“Come alone and they’ll be alive when you get here,” a composed, quiet voice finally spoke through the line.  “Any other visitors and we shall all die tonight.”  The line clicked and a deafening silence filled his ear.

He pushed the gas pedal to the floor and hit another speed dial number.  With his light flashing, Lucas weaved in and out through the vehicles in his path.  Rush hour traffic was long done for the day, but the streets were drenched as another line of ominous thunderstorms began pounding the city, causing traffic to move along sluggishly.  Sheets of rain blurred the windshield, but he dared not slow down.  A second wasted could mean the lives of Beth and Abby.


His home stood eerily quiet, cloaked in darkness at the end of the street.  He noted the tag number on the car parked by the entrance to the neighborhood, punched it into his laptop, receiving an instant match.  He wrote the name a tag number on a notepad, and laid it in the passenger seat.  What could he expect, he wondered?  He slowed to enter his driveway, and his phone rang, causing his heart to skip a beat.

“Welcome home, Agent O'Donnell.  I don’t suspect you had enough sense to come alone.  Or did you?”

“I’m alone.”

“We shall see, my friend.  We shall see”

 “What is it that you want?” Lucas asked with a forced calm.

          “Why, it’s you, Lucas.  It’s you that I want.  We have become quite close, you and I, but you’re beginning to annoy me, my dear friend.  You’re taking all the fun out of my game, and I can't have that.  Now . . . the front door is unlocked and your family eagerly awaits your arrival.”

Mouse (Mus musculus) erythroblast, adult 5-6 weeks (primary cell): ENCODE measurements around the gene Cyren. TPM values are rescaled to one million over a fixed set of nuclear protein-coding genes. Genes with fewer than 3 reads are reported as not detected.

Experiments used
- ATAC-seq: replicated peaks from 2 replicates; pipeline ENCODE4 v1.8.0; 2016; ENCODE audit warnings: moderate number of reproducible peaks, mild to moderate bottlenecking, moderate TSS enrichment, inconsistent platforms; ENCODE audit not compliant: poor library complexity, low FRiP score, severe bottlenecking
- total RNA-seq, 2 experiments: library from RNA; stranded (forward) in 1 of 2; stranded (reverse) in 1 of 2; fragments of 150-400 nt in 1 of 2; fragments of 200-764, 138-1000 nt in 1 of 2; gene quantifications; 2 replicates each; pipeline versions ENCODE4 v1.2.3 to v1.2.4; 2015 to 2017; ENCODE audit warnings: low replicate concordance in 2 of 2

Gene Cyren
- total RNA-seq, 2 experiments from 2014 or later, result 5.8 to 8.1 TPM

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Revelations Past



Senator Warren Beaureguard watched as the submersible was hoisted from the deck by two monstrous cranes.  “Gentlemen,” he spoke in his comforting southern inflection to the group of high-ranking officers.  “Our future, at best . . . is uncertain.  We teeter on a razor thin and dangerous line, and this mission, although necessary, could alter our lives beyond any believable comprehension.  I pray that we’re wrong about what lies at the bottom of this godless trench, but I fear that we are not.”

The tether lines slackened as the craft’s buoyancy adopted the weight from them.  Several hand signals followed by a blaring horn indicated the start of the vessel’s descent as the tanks flooded.

The two-man submersible was nearly half a football field long, but spared barely enough space for the two crewmembers and leaving virtually no room for maneuvering.  The Hippo had not been designed for manned missions, but as a remote control, robotic laboratory for deep-sea exploration.  It wasn’t until congress, and specifically Senator Beaureguard threatened to withdraw the project’s funding unless it was manned, that the craft was redesigned.